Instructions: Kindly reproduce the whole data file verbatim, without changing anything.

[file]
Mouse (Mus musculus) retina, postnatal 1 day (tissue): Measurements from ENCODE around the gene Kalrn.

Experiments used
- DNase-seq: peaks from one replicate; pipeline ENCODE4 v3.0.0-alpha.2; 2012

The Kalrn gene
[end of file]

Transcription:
Mouse (Mus musculus) retina, postnatal 1 day (tissue): Measurements from ENCODE around the gene Kalrn.

Experiments used
- DNase-seq: peaks from one replicate; pipeline ENCODE4 v3.0.0-alpha.2; 2012

The Kalrn gene